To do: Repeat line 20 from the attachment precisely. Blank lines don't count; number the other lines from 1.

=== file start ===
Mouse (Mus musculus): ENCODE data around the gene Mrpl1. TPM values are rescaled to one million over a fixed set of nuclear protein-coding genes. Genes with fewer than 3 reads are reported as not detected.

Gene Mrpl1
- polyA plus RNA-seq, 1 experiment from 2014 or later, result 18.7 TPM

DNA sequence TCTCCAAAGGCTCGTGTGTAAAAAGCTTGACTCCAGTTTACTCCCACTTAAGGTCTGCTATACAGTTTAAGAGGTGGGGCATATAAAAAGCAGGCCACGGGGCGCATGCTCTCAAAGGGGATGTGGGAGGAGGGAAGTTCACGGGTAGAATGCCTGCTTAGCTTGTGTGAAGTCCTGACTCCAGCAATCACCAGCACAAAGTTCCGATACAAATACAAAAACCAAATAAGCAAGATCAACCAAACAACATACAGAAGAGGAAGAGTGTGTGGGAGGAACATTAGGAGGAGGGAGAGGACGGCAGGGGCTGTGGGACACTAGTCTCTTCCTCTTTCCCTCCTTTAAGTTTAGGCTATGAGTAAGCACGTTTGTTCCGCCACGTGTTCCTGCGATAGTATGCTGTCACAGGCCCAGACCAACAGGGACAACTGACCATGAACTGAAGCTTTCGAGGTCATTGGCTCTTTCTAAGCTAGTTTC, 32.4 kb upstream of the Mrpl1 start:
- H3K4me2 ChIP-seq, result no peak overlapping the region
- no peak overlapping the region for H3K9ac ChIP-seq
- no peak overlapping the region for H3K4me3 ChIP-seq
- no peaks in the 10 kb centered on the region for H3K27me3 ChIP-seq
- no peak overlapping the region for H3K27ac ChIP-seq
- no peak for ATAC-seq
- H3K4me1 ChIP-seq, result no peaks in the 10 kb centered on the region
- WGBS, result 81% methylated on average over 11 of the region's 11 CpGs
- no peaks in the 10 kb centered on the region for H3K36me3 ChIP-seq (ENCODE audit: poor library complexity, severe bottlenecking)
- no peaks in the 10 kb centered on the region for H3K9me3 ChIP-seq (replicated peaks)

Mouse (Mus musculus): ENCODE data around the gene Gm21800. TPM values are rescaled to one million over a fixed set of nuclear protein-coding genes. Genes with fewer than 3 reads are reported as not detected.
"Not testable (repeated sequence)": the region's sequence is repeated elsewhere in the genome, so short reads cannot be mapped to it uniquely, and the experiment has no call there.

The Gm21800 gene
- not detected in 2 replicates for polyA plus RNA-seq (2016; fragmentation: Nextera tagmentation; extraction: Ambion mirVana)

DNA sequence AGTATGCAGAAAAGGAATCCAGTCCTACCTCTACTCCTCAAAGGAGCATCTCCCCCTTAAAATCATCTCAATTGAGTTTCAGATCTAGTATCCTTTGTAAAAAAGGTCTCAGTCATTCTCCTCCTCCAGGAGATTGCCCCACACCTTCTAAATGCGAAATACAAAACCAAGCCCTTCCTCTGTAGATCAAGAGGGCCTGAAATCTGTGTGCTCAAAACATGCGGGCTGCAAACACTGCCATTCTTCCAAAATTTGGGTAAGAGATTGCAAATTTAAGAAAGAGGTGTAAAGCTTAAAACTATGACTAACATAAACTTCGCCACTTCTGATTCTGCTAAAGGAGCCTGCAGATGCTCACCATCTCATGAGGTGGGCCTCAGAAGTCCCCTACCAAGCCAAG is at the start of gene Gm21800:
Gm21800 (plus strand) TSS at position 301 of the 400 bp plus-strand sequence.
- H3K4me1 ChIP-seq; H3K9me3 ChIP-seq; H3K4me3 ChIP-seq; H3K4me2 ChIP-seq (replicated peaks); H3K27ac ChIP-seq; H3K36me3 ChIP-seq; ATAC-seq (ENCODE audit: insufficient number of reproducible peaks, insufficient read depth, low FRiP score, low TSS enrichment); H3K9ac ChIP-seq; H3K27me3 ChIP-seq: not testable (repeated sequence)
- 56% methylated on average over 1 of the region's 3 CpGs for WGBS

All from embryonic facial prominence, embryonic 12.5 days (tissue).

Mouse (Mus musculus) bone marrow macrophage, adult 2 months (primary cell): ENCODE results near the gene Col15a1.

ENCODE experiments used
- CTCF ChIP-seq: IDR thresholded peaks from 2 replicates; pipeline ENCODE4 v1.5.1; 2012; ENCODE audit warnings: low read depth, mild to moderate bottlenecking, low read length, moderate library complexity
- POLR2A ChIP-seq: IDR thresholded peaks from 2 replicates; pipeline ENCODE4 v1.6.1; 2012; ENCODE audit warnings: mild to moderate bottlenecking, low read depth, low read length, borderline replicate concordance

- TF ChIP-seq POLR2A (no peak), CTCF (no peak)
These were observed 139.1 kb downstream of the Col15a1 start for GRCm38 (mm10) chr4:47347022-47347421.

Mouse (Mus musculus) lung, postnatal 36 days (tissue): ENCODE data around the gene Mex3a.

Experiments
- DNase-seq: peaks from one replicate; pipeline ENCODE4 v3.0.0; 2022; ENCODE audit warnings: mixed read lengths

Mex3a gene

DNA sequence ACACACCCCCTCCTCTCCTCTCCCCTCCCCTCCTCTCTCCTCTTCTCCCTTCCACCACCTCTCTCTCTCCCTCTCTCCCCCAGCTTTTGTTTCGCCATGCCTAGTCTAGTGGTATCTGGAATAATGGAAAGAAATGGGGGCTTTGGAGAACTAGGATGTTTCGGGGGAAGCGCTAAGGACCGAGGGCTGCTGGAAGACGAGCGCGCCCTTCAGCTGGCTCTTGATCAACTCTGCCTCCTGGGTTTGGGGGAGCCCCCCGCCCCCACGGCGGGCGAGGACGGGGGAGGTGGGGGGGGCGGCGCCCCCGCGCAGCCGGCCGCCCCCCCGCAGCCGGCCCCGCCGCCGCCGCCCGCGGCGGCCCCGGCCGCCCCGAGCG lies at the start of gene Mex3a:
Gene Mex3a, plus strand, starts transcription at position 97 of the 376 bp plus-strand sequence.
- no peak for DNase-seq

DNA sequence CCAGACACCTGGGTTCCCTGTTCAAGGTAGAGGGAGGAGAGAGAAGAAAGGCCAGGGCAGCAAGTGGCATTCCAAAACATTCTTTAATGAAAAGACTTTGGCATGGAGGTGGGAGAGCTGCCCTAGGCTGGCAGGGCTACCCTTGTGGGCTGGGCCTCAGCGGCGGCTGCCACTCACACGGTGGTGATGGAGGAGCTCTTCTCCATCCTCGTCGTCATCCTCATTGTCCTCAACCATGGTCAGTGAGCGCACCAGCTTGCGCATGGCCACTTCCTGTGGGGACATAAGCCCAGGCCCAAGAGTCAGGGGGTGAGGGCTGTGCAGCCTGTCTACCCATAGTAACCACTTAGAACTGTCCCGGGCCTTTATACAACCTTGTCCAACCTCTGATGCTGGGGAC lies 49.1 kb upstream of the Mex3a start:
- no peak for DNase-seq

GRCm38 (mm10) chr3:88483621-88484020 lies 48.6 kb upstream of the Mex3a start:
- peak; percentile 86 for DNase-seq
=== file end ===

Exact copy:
Gm21800 (plus strand) TSS at position 301 of the 400 bp plus-strand sequence.